In the United States, there are thousands of professional athletes, hundreds of thousands of college athletes and tens of millions of high school, club and individual athletes that participate in every sport imaginable. However, being active and in good physical shape does not make one immune from the same frailties seen across the nation’s entire population. According to the Centers for Disease Control and Prevention (CDC), 32% of 18- to 24-year-olds and about 38% of those ages 25-34 sleep less than seven hours a night.
The use of wearable sleep technology (i.e., devices worn on the body to measure aspects of sleep such as sleep/wake cycles) is increasing among consumers. Benefits of wearable sleep technology are that it collects information about a person's sleep in their natural environment and can record information over an extended period of time, compared to having a polysomnographic study in which the “first night effect” and having incomplete data in a sleep diary can negatively impact results. However, little guidance exists regarding how to use these devices effectively in clinical and nonclinical settings (e.g., sleep research, consumer market). In addition, scientists have concerns regarding the devices’ validity, accuracy and reliability in measuring various sleep parameters (e.g., sleep stages, sleep/wake cycles).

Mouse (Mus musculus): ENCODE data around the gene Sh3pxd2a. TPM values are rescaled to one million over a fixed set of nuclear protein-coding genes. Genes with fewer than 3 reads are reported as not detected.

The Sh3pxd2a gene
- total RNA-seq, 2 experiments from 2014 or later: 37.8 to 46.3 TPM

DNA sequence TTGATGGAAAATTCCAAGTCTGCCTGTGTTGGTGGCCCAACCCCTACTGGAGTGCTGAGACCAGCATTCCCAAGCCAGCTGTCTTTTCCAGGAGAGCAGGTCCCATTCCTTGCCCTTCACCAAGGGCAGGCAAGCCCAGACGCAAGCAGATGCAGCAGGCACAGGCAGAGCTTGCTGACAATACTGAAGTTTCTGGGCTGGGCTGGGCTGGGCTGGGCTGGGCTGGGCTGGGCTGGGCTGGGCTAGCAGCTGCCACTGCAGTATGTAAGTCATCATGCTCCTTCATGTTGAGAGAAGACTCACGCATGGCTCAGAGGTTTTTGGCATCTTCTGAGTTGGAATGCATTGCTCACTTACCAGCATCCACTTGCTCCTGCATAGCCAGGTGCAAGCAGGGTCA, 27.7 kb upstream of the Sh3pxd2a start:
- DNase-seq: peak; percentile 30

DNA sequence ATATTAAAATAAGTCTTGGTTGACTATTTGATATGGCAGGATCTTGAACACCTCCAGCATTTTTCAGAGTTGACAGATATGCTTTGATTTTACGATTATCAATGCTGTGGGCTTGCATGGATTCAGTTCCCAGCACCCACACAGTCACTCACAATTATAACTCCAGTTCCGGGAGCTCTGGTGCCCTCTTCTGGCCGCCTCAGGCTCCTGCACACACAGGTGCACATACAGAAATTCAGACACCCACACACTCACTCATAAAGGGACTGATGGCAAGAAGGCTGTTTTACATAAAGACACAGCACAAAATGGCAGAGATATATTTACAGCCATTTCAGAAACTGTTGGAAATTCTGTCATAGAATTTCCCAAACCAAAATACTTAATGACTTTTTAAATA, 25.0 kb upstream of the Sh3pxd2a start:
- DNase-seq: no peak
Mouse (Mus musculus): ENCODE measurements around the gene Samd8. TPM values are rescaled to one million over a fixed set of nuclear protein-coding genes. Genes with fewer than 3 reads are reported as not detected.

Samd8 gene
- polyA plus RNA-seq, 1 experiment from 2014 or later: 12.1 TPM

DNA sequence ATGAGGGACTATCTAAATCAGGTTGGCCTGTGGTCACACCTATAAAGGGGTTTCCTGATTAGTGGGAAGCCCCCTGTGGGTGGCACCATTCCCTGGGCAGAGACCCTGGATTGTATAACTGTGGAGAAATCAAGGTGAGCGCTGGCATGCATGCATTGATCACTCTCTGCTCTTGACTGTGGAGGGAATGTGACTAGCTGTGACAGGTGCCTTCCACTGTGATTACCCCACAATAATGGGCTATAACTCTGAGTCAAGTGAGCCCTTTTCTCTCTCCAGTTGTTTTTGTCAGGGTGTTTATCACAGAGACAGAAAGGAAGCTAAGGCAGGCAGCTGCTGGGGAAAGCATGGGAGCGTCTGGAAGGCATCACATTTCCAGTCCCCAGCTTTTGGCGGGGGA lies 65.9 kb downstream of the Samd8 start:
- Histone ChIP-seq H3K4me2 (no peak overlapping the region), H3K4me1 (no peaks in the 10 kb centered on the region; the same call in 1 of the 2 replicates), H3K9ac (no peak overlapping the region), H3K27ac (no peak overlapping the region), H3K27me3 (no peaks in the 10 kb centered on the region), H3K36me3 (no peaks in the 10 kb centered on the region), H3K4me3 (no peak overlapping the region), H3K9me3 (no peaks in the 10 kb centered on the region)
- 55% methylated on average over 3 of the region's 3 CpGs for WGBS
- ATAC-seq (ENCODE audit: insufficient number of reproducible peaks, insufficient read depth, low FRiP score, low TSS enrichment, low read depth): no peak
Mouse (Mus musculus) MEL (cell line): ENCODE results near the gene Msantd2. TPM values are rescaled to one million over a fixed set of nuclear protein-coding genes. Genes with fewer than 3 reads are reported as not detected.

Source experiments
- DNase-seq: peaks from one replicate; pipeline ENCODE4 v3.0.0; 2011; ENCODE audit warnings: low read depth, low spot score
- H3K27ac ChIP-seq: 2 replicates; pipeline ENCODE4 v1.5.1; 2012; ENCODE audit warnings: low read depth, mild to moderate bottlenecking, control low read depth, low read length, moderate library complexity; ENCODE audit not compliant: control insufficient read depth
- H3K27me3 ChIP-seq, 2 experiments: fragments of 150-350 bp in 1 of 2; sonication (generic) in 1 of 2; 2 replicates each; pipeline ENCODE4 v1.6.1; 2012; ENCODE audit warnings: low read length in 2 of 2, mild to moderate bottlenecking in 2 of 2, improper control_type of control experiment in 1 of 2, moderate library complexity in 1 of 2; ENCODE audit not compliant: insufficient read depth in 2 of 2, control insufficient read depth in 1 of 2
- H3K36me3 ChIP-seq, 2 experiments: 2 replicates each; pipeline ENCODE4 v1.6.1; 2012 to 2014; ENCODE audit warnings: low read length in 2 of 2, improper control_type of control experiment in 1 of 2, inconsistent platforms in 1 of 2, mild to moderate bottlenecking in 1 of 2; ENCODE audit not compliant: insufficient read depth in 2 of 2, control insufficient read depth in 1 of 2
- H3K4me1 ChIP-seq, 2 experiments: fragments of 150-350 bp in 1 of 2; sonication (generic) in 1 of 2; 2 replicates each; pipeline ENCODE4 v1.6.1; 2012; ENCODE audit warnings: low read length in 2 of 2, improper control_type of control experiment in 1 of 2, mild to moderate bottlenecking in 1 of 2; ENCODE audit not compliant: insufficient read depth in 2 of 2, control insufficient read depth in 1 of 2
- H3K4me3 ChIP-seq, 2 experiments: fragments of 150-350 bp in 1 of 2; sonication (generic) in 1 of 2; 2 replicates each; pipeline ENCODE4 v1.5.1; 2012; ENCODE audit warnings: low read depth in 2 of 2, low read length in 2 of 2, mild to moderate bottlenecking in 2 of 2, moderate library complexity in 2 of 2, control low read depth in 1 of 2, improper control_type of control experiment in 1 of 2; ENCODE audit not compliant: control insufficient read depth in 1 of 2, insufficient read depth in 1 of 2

Access tools and resources related to earning your CCSH credential and sign up to receive updates from AAST.